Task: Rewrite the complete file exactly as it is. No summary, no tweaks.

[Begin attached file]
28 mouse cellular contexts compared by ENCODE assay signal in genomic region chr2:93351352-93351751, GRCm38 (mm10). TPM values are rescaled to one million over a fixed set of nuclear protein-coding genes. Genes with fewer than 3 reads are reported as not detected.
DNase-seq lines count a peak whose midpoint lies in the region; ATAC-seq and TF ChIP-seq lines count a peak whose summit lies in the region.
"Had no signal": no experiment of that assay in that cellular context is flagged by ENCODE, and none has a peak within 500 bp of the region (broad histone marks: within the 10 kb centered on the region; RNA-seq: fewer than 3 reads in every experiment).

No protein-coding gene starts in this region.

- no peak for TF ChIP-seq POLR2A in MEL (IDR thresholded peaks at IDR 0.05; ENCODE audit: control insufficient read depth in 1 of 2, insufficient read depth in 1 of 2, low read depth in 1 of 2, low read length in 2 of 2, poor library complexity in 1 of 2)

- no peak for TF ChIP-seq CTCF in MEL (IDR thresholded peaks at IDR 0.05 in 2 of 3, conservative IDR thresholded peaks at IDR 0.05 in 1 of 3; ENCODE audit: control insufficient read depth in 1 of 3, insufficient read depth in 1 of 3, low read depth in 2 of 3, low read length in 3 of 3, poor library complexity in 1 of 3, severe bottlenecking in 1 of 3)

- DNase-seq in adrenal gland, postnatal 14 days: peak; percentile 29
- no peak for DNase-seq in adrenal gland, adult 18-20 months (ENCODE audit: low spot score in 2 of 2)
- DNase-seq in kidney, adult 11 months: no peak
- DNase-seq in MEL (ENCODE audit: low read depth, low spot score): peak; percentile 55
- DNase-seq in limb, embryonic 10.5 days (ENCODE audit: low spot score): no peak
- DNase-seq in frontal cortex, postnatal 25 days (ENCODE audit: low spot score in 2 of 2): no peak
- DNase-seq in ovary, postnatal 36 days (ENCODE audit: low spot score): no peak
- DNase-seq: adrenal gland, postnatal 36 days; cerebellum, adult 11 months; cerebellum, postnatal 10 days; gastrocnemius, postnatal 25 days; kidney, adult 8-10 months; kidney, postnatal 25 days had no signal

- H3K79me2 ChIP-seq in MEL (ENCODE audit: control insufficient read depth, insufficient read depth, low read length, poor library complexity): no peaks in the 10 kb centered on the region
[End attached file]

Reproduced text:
28 mouse cellular contexts compared by ENCODE assay signal in genomic region chr2:93351352-93351751, GRCm38 (mm10). TPM values are rescaled to one million over a fixed set of nuclear protein-coding genes. Genes with fewer than 3 reads are reported as not detected.
DNase-seq lines count a peak whose midpoint lies in the region; ATAC-seq and TF ChIP-seq lines count a peak whose summit lies in the region.
"Had no signal": no experiment of that assay in that cellular context is flagged by ENCODE, and none has a peak within 500 bp of the region (broad histone marks: within the 10 kb centered on the region; RNA-seq: fewer than 3 reads in every experiment).

No protein-coding gene starts in this region.

- no peak for TF ChIP-seq POLR2A in MEL (IDR thresholded peaks at IDR 0.05; ENCODE audit: control insufficient read depth in 1 of 2, insufficient read depth in 1 of 2, low read depth in 1 of 2, low read length in 2 of 2, poor library complexity in 1 of 2)

- no peak for TF ChIP-seq CTCF in MEL (IDR thresholded peaks at IDR 0.05 in 2 of 3, conservative IDR thresholded peaks at IDR 0.05 in 1 of 3; ENCODE audit: control insufficient read depth in 1 of 3, insufficient read depth in 1 of 3, low read depth in 2 of 3, low read length in 3 of 3, poor library complexity in 1 of 3, severe bottlenecking in 1 of 3)

- DNase-seq in adrenal gland, postnatal 14 days: peak; percentile 29
- no peak for DNase-seq in adrenal gland, adult 18-20 months (ENCODE audit: low spot score in 2 of 2)
- DNase-seq in kidney, adult 11 months: no peak
- DNase-seq in MEL (ENCODE audit: low read depth, low spot score): peak; percentile 55
- DNase-seq in limb, embryonic 10.5 days (ENCODE audit: low spot score): no peak
- DNase-seq in frontal cortex, postnatal 25 days (ENCODE audit: low spot score in 2 of 2): no peak
- DNase-seq in ovary, postnatal 36 days (ENCODE audit: low spot score): no peak
- DNase-seq: adrenal gland, postnatal 36 days; cerebellum, adult 11 months; cerebellum, postnatal 10 days; gastrocnemius, postnatal 25 days; kidney, adult 8-10 months; kidney, postnatal 25 days had no signal

- H3K79me2 ChIP-seq in MEL (ENCODE audit: control insufficient read depth, insufficient read depth, low read length, poor library complexity): no peaks in the 10 kb centered on the region